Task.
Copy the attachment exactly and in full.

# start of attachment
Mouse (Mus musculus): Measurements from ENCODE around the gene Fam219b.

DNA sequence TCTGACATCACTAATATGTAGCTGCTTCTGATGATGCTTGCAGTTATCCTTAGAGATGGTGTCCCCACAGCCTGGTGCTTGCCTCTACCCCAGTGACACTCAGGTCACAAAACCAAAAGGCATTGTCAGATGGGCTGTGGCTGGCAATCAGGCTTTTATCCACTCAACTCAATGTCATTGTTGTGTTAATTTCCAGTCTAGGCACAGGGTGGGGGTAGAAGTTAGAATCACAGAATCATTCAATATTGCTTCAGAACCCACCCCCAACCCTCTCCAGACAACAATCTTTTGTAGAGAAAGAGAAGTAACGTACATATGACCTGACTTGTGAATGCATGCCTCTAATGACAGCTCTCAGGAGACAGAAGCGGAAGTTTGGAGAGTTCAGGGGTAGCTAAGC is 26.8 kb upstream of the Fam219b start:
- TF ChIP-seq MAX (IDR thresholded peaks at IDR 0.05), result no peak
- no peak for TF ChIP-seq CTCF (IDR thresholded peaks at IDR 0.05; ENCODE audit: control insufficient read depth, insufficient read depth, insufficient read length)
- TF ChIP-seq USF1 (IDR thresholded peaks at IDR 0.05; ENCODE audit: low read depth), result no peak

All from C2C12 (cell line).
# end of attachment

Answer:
Mouse (Mus musculus): Measurements from ENCODE around the gene Fam219b.

DNA sequence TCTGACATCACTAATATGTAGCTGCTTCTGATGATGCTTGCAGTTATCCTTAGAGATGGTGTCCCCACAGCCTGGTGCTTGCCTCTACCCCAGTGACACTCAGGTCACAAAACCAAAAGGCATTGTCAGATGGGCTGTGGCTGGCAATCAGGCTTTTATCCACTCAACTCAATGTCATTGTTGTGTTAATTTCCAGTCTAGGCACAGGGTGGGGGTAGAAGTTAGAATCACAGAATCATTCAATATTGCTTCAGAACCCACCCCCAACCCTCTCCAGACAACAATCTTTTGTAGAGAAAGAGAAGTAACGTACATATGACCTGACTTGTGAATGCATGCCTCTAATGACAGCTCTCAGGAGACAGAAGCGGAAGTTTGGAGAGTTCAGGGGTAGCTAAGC is 26.8 kb upstream of the Fam219b start:
- TF ChIP-seq MAX (IDR thresholded peaks at IDR 0.05), result no peak
- no peak for TF ChIP-seq CTCF (IDR thresholded peaks at IDR 0.05; ENCODE audit: control insufficient read depth, insufficient read depth, insufficient read length)
- TF ChIP-seq USF1 (IDR thresholded peaks at IDR 0.05; ENCODE audit: low read depth), result no peak

All from C2C12 (cell line).